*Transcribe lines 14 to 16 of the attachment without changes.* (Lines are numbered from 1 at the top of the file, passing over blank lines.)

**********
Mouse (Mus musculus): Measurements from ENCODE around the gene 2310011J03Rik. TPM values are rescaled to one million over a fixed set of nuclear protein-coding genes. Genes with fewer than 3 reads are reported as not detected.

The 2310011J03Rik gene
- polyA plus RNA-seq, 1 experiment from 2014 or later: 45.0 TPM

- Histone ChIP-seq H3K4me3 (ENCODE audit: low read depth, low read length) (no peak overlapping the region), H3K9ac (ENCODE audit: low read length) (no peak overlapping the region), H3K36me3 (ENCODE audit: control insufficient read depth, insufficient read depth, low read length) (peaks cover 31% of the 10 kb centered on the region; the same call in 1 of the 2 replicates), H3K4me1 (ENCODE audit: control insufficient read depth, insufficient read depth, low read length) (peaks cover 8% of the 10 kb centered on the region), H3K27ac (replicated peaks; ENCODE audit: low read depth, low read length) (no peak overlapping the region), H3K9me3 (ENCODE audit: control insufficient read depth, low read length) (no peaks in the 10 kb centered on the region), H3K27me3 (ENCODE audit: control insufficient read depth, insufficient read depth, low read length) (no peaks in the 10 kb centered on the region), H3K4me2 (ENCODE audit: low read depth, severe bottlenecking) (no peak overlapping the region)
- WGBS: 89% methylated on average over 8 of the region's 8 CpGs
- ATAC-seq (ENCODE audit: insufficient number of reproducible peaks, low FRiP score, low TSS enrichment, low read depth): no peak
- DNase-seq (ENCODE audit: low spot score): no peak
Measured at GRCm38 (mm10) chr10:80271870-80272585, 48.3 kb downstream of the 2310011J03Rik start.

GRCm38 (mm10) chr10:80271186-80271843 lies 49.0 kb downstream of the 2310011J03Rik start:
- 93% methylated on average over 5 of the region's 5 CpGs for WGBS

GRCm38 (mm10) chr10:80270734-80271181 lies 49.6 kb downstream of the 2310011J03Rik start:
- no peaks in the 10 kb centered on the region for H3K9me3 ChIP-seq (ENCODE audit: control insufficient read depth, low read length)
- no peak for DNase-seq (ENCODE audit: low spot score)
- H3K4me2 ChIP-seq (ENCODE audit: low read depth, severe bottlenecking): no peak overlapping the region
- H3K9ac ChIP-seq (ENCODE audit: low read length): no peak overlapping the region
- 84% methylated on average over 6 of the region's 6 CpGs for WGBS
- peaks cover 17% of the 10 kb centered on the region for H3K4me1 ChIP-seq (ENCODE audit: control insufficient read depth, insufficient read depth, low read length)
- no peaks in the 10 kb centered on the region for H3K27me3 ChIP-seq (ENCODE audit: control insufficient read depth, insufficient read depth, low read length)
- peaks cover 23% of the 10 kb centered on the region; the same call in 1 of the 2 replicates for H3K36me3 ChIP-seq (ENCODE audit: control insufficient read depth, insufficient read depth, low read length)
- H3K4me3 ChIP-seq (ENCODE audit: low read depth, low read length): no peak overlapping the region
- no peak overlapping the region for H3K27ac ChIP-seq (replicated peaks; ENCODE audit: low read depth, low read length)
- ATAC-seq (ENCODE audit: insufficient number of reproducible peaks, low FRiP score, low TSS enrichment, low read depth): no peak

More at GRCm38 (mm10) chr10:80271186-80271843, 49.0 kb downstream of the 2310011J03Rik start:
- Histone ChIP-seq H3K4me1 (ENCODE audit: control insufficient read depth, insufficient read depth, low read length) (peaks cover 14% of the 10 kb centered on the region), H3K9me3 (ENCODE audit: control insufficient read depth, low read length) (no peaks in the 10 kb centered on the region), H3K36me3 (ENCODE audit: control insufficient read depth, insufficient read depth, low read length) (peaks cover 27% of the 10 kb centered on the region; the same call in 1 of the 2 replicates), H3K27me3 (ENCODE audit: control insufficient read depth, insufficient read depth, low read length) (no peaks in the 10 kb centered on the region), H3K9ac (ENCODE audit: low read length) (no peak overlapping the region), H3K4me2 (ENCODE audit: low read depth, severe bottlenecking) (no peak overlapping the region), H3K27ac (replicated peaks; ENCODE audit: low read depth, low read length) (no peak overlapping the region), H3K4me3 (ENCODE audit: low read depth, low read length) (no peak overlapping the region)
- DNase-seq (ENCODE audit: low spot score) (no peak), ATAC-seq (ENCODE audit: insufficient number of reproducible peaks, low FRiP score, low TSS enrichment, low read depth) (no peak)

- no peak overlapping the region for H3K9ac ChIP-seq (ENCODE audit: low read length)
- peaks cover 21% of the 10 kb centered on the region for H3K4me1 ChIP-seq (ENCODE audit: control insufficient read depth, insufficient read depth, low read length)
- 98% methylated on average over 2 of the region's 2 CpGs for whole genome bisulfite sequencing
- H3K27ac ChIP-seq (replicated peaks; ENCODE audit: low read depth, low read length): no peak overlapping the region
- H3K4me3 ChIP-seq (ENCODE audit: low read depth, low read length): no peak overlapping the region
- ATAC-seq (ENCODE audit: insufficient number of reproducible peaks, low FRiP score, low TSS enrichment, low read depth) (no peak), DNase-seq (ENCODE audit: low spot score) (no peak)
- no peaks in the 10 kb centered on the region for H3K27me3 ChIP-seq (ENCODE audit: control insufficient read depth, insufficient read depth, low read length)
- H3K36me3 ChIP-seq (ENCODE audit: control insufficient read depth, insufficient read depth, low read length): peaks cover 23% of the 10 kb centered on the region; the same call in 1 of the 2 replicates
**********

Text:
- H3K4me2 ChIP-seq (ENCODE audit: low read depth, severe bottlenecking): no peak overlapping the region
- H3K9ac ChIP-seq (ENCODE audit: low read length): no peak overlapping the region
- 84% methylated on average over 6 of the region's 6 CpGs for WGBS